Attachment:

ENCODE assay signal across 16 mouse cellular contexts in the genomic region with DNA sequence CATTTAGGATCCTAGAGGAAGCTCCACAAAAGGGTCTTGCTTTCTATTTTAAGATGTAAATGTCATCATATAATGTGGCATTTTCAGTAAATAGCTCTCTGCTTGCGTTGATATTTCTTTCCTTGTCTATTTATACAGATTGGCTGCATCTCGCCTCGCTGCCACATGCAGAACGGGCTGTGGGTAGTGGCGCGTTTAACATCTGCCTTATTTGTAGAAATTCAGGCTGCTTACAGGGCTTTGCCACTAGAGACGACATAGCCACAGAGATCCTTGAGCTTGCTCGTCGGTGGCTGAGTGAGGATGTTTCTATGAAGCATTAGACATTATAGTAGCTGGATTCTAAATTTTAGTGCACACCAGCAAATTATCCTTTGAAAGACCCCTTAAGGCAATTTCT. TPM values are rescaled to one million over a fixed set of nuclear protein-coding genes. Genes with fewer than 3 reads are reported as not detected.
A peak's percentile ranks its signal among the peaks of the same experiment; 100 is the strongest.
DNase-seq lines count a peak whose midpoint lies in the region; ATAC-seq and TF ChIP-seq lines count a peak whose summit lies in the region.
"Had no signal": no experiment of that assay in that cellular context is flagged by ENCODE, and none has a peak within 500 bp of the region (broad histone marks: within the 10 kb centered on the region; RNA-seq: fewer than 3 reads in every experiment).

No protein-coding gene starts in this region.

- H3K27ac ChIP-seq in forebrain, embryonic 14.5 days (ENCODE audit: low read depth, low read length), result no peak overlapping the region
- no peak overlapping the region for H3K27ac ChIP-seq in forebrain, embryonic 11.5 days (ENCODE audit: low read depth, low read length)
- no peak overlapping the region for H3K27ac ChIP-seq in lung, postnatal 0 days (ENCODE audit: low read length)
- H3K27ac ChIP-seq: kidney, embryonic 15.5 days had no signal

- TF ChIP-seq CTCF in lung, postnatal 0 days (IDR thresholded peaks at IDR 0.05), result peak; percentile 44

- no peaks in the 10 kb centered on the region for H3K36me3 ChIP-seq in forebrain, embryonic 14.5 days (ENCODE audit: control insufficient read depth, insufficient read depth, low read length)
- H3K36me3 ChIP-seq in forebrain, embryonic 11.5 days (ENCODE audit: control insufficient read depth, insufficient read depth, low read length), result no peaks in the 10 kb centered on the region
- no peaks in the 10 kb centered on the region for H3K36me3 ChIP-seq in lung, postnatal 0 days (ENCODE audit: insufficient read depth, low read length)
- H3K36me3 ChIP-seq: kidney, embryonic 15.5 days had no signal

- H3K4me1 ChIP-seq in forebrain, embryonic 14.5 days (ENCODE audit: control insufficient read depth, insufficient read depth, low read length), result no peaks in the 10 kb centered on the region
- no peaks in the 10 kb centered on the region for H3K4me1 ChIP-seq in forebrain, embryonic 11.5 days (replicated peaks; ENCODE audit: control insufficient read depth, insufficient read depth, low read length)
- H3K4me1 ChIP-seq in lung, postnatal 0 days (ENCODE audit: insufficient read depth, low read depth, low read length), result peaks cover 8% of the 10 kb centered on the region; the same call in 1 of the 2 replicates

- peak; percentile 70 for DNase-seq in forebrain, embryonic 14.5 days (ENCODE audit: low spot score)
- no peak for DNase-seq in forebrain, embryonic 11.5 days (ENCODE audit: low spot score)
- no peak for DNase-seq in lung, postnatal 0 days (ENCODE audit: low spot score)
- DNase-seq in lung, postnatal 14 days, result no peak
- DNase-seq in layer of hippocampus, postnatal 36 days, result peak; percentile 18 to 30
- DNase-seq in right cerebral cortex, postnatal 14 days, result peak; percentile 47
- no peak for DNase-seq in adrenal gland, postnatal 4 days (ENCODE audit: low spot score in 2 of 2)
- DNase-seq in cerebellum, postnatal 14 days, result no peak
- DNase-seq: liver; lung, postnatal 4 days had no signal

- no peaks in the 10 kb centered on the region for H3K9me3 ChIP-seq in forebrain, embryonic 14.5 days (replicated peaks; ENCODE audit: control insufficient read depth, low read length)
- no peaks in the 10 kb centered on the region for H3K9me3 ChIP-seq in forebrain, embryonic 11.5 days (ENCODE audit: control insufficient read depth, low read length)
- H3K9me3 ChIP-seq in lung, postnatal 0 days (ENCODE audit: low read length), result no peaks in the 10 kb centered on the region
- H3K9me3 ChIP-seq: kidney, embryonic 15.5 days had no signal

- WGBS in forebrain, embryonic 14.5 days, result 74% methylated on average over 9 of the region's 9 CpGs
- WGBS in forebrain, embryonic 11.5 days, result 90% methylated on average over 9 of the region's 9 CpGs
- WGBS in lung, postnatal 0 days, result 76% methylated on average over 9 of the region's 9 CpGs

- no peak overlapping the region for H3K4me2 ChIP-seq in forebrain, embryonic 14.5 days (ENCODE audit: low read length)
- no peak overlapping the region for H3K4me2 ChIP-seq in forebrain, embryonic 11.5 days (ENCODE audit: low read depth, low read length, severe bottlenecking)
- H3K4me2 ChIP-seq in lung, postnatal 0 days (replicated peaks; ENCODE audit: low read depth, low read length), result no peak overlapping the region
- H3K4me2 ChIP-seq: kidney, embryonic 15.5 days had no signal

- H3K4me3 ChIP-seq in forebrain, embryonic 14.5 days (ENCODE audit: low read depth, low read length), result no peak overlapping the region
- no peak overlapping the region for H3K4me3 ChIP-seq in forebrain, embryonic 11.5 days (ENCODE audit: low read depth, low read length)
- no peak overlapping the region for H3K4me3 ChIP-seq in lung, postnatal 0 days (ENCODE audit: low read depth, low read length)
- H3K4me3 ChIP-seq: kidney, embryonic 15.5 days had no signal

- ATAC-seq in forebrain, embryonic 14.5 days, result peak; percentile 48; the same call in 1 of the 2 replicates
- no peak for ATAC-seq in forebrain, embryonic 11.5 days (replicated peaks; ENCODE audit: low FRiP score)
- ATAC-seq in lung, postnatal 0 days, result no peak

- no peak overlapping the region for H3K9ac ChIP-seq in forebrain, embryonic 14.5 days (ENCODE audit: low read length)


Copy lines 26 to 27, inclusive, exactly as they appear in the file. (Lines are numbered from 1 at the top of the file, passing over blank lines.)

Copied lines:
- DNase-seq: liver; lung, postnatal 4 days had no signal

- no peaks in the 10 kb centered on the region for H3K9me3 ChIP-seq in forebrain, embryonic 14.5 days (replicated peaks; ENCODE audit: control insufficient read depth, low read length)